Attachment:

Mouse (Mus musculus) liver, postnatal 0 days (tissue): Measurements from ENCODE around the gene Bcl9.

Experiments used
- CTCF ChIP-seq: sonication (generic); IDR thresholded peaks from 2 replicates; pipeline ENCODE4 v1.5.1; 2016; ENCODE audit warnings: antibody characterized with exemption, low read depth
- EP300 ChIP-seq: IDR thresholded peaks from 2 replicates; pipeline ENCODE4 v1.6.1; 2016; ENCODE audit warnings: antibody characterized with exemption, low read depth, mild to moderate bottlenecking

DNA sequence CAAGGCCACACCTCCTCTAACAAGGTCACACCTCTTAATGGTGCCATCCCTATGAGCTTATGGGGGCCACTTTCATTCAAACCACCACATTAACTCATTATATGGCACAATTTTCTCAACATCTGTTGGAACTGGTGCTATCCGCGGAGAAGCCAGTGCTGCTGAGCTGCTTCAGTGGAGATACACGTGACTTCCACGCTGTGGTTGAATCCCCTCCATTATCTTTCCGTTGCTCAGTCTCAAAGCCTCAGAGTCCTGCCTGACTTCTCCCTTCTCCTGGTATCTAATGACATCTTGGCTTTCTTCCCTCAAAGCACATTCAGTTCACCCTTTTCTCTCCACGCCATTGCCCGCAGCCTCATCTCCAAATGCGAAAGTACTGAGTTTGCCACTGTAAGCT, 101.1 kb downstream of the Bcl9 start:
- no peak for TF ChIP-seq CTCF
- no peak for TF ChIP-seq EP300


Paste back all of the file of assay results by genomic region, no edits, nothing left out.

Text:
Mouse (Mus musculus) liver, postnatal 0 days (tissue): Measurements from ENCODE around the gene Bcl9.

Experiments used
- CTCF ChIP-seq: sonication (generic); IDR thresholded peaks from 2 replicates; pipeline ENCODE4 v1.5.1; 2016; ENCODE audit warnings: antibody characterized with exemption, low read depth
- EP300 ChIP-seq: IDR thresholded peaks from 2 replicates; pipeline ENCODE4 v1.6.1; 2016; ENCODE audit warnings: antibody characterized with exemption, low read depth, mild to moderate bottlenecking

DNA sequence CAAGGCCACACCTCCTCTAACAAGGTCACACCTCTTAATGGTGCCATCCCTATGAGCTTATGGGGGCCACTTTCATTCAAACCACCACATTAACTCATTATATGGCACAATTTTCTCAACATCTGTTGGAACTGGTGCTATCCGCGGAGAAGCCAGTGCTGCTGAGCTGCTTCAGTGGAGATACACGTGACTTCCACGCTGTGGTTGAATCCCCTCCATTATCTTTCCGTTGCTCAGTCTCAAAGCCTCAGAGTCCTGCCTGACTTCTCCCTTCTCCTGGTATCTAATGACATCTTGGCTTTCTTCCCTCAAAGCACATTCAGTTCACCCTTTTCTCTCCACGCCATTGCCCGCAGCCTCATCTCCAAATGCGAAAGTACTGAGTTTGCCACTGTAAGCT, 101.1 kb downstream of the Bcl9 start:
- no peak for TF ChIP-seq CTCF
- no peak for TF ChIP-seq EP300